“From each according to their ability, to each according to their need.”
People who are chronically ill, in pain or disabled often have feelings of uselessness, that they aren't full human beings or contributing members of society because they aren't able to do what they think is expected of them. For men, it is most often an inability to provide for their family that leads to this thinking. For women, it is more often an inability to nurture their family and care for the household that triggers it. These are very stereotypical role expectations, but even in our 'enlightened' society, this holds true for most people.
In a capitalist society, earning money is the prime objective. Until World War II, this meant men, women were expected to play a supporting role in this objective, by caring for the household and family. During World War II, so many men were at war, women were called upon to provide for their families, support the war effort from home, along with their usual roles. Many women discovered they liked working, they liked the challenge, the satisfaction of a job well done, the independence of earning their own money and the social contacts they made on the job. Men often took on some of the household duties to balance out the tasks, but women were generally still the person running the house. Hence, the roles that people feel most guilty about when not able to perform.
In a pure communist society, people are expected to work according to their ability, and they are given compensation according to their need. This sounds great, but human nature being what it is, some people looked for ways to give less than they were capable of, and/or to take more than they needed. Communism never quite works out the way it should.
So, back to my reason for writing about this topic. What if we could instill in our society's thought pattern the acceptance of the validity of this basic communist idea? I am not trying to restructure our whole society, just to change this one thought. Wouldn't it be nice if everyone recognized that people have different capacities and different needs, and that is okay? A person would be respected for who they are, not how much they produce or how much they contribute. It would be accepted that not everyone can work full time, go grocery shopping, vacuum or lift a child. It would be okay that some people need more sleep, more medical resources, or more help to do basic tasks. It could still be a capitalist world in which there was incentive to strive for excellence, for newer and better ways of doing things, but with a communist recognition that not everyone can do that. Those people are not any less valuable to the society as a whole, or to their families.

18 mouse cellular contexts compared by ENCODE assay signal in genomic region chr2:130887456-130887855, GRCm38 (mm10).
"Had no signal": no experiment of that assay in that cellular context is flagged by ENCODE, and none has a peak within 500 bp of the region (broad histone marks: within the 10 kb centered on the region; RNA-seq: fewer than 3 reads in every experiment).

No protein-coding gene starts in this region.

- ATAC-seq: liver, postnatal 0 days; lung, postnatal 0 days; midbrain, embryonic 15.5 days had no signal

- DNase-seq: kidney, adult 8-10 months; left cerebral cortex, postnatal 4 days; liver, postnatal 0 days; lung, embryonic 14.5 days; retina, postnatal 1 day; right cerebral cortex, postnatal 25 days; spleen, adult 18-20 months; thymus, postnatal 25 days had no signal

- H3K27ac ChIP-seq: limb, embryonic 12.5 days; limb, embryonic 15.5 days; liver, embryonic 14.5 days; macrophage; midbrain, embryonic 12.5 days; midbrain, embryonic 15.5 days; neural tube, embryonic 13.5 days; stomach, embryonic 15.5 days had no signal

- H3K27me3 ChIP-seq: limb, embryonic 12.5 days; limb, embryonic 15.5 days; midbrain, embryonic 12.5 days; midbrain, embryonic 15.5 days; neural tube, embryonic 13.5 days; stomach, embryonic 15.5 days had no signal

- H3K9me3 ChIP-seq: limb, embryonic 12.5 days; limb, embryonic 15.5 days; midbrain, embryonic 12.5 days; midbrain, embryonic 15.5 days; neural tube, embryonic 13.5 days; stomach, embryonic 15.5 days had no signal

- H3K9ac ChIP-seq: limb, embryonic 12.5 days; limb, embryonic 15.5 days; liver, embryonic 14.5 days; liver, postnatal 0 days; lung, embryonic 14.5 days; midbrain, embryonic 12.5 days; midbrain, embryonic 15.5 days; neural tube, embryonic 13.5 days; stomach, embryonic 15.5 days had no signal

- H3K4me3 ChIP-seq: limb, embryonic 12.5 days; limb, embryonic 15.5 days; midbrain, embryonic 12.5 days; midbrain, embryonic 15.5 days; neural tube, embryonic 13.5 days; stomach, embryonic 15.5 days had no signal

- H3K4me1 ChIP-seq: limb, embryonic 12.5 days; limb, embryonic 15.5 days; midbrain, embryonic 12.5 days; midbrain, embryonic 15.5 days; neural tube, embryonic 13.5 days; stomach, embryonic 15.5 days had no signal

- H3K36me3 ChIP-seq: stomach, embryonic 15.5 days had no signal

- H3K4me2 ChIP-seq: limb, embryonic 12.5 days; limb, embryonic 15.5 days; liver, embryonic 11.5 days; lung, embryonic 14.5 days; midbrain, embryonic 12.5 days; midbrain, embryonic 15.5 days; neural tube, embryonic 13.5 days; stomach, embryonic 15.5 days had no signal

How does this play out in the real world? How can we apply this thinking to make this a better world for everyone? What can we change so that people with illness, pain and/or disability won't feel less than others, and/or less than themselves? These are questions worth pondering.
We, as individuals, don't have the power to change the thinking of society as a whole. We do have the power to change our own thinking, and to influence the thinking of those around us. We can stop thinking of ourselves as less than, as damaged goods, as inadequate. We can stop apologizing for not being able to do what we used to do, or what we think we are 'supposed' to be able to do. We can start empowering ourselves to ask for the help we need, and to accept it graciously when offered. We can start taking pride in ourselves as we are, for what we can do, and what we can offer to our families and our communities.
I could go on and on, but you get the idea. Be yourself. Be proud of yourself.